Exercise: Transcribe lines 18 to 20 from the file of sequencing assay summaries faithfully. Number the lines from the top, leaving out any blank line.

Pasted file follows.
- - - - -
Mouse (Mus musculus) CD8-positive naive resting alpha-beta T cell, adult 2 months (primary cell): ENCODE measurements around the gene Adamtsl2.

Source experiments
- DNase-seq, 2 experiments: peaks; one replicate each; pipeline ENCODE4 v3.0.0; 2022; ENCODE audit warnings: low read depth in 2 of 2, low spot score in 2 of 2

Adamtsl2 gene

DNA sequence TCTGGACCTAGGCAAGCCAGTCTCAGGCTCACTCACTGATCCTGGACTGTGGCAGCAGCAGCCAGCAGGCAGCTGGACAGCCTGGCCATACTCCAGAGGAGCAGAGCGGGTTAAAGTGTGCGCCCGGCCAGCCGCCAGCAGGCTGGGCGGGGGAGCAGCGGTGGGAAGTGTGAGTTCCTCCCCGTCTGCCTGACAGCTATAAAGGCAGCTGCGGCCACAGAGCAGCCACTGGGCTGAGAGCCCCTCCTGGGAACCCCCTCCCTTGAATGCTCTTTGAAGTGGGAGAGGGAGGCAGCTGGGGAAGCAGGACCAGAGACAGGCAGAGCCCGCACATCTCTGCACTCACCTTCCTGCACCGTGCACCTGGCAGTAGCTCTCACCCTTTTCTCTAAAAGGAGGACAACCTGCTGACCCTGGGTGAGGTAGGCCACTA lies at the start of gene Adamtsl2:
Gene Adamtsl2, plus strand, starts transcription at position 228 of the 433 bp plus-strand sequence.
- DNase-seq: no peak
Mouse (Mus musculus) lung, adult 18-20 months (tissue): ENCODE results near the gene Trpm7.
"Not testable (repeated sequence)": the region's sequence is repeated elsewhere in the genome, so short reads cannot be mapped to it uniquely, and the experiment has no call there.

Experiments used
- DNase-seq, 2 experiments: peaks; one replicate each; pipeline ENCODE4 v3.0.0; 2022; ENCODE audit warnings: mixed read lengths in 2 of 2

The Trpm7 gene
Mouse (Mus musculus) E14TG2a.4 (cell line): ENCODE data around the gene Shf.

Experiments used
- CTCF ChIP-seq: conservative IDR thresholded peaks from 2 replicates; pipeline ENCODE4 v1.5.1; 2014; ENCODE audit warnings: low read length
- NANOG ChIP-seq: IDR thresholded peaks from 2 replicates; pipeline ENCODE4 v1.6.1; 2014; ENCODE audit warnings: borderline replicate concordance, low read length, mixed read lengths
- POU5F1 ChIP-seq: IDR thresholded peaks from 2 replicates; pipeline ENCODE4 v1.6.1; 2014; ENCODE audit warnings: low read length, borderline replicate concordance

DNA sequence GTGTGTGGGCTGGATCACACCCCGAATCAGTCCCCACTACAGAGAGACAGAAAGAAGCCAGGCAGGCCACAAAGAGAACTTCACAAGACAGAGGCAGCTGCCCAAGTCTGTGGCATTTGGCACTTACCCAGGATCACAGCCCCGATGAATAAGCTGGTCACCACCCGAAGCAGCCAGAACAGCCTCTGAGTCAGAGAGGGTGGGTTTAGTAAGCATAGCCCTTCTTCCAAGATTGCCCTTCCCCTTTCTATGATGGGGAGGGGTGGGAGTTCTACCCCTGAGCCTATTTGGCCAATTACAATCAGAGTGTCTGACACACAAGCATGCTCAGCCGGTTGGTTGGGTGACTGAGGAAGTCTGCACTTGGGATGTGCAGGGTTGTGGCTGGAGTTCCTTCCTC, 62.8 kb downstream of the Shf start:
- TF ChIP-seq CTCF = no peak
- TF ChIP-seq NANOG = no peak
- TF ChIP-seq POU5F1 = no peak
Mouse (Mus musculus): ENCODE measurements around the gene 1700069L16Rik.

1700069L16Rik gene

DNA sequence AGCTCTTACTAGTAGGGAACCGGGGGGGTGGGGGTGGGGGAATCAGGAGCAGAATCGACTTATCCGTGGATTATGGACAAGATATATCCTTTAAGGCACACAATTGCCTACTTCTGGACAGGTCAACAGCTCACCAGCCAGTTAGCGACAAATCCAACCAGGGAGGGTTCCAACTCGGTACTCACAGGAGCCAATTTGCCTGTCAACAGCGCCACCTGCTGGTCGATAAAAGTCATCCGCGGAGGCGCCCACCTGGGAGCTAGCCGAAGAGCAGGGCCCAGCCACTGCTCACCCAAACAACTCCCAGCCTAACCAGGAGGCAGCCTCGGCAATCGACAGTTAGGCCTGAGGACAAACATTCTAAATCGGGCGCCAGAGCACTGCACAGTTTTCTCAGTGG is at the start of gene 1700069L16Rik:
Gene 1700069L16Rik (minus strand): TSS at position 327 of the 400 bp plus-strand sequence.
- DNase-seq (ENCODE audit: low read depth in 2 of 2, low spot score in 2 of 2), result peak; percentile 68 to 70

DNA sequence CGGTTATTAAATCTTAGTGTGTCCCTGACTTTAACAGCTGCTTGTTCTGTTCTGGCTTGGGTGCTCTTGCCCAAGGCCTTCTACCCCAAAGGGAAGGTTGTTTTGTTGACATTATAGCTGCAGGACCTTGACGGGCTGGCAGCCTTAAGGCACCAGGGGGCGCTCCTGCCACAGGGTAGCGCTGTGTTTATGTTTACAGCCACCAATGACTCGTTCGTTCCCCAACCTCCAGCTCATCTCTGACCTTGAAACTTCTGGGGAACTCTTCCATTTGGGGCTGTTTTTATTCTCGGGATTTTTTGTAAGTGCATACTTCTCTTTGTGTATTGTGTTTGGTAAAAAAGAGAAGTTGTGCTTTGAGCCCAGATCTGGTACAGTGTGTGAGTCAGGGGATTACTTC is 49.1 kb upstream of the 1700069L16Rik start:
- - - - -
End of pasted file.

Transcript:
DNA sequence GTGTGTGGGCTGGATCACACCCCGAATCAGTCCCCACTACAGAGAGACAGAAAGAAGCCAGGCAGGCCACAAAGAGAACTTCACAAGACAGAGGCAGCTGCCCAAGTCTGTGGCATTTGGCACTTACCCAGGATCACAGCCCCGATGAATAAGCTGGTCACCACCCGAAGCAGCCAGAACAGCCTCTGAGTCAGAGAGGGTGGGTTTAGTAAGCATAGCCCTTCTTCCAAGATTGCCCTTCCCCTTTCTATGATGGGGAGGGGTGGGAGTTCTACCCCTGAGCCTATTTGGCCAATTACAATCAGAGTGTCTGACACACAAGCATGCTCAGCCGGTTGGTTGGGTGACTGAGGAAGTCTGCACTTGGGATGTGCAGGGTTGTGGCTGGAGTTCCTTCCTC, 62.8 kb downstream of the Shf start:
- TF ChIP-seq CTCF = no peak
- TF ChIP-seq NANOG = no peak